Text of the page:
By Matt Miller
Yesterday, Kathy Griffin posted photos and an accompanying video of her posing with a crummy-looking Donald Trump head covered in fake blood. She had no message, no point—just shock value and a lazy plan to get attention. It worked. Oh boy, it worked.
Almost immediately, the stunt was hit with universal backlash from Chelsea Clinton to the actual goddamn U.S. Secret Service:
This is vile and wrong. It is never funny to joke about killing a president. https://t.co/zIiuKoMyFwMay 30, 2017
Threats made against @SecretService protectees receive the highest priority of all of our investigations. #ProtectionNeverRestsMay 30, 2017
It wasn't right when peoplel hung lynched Obama effigies, just as what Kathy Griffin did isn't right now.May 30, 2017
Then it only took a matter of hours for Griffin to issue an apology for the images.
"I sincerely apologize," Griffin said in a Twitter video. "I am just now seeing the reaction of these images. I'm a comic. I crossed the line. I move the line, then I cross it. I went way too far. The image is too disturbing. I understand how it offends people. It wasn't funny. I get it."
But the damage had already been done. CNN, where Griffin has co-hosted New Year's Eve coverage for the last 10 years, denounced the stunt.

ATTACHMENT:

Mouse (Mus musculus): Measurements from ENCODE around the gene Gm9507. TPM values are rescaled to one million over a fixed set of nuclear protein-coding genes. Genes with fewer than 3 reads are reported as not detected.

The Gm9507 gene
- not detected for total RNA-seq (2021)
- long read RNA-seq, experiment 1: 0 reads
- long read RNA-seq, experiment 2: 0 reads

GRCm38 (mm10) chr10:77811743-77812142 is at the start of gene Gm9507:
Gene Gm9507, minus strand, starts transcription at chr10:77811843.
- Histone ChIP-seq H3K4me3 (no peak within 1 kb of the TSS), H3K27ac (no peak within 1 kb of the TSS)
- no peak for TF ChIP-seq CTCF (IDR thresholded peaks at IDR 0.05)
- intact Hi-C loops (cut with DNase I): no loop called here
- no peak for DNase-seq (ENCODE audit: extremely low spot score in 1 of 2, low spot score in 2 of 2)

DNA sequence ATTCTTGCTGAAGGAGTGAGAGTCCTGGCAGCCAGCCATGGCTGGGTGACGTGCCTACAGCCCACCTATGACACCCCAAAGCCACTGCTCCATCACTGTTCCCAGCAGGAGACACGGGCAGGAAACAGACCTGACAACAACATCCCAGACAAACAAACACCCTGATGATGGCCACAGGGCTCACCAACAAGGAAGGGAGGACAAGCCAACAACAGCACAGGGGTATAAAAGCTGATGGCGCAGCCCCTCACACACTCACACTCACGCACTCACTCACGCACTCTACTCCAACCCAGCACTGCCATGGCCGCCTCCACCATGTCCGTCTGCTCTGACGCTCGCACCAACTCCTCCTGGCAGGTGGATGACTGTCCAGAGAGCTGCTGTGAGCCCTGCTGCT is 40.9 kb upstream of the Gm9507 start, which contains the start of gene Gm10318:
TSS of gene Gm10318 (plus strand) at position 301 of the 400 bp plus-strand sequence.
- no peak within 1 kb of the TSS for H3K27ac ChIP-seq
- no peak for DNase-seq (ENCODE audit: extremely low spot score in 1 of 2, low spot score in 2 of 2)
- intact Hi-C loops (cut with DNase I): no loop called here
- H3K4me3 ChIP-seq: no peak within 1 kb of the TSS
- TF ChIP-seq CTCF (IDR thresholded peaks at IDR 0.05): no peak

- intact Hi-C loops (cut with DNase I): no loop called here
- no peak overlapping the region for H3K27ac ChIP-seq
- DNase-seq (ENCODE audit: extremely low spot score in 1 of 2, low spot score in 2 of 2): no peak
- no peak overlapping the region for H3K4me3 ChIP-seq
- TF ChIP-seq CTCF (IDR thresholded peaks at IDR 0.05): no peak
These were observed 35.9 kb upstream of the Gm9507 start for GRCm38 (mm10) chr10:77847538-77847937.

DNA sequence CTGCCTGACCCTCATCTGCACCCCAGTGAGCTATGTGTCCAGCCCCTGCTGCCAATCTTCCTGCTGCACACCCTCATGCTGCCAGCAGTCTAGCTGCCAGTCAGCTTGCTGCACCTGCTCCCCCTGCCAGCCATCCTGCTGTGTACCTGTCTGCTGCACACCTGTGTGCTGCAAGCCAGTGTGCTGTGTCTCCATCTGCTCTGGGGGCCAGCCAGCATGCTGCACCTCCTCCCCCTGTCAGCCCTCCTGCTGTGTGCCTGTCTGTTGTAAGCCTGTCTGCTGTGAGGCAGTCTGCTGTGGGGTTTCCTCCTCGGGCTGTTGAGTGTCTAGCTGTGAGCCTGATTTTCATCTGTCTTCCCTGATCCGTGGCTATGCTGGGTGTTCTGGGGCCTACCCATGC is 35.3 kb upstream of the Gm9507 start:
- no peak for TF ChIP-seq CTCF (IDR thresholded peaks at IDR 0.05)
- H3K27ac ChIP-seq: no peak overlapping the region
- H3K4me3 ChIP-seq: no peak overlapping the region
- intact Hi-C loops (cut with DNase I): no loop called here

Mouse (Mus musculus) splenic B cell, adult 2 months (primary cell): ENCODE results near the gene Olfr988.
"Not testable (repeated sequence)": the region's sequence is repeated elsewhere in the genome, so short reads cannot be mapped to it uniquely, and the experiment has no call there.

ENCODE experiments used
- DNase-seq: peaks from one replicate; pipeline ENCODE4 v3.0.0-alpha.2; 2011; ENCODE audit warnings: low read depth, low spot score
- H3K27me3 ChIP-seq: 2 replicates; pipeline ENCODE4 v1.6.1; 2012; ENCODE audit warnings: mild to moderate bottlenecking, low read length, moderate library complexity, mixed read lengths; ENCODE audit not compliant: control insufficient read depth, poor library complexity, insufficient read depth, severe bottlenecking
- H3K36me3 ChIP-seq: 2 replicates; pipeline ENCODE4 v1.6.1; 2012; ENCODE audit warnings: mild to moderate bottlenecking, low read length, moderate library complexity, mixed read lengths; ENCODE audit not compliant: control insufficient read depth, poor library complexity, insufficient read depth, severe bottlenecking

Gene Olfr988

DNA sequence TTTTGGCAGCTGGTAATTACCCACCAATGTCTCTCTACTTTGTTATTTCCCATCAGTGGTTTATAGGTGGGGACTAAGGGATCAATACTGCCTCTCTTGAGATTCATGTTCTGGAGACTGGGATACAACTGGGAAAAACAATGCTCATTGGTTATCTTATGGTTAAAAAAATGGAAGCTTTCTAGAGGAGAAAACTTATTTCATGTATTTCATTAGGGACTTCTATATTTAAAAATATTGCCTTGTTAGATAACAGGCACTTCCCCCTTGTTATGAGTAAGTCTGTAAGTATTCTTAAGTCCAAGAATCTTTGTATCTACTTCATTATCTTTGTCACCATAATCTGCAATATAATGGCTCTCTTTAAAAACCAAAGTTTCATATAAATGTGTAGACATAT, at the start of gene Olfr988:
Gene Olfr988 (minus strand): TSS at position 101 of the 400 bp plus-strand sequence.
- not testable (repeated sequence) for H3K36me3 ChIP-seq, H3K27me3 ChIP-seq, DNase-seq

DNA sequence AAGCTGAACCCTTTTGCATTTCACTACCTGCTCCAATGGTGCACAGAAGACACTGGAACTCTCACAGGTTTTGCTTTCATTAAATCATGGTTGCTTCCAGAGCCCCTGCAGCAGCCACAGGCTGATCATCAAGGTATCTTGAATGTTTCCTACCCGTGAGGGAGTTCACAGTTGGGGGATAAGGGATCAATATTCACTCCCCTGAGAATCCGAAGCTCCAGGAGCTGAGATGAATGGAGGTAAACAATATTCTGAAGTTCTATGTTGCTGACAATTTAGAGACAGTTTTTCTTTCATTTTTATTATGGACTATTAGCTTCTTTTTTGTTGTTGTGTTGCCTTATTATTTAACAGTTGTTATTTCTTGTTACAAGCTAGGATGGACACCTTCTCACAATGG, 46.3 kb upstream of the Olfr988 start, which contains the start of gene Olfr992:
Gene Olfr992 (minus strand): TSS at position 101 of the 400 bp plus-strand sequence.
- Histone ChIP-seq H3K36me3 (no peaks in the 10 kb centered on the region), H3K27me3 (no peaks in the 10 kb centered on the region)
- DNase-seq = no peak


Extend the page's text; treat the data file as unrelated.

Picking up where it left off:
"We found what she did disgusting and offensive," a CNN spokesperson said in a statement Tuesday evening. "We are pleased to see she has apologized and asked that the photos be taken down. We are evaluating New Year's Eve and have made no decisions at this point."
CNN anchor and Griffin's New Year's Eve co-host Anderson Cooper also denounced the photo.
For the record, I am appalled by the photo shoot Kathy Griffin took part in. It is clearly disgusting and completely inappropriate.May 31, 2017
And of course, human publicity stunt Donald Trump himself also took notice. Between incoherent late night Tweets about "covfefe," he also blasted Griffin.
None of this should come as any surprise, though. This is the exact type of attention Griffin wanted, but it's probably going to cost her.
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Matt Miller is a Brooklyn-based culture/lifestyle writer and music critic whose work has appeared in Esquire, Forbes, The Denver Post, and documentaries.
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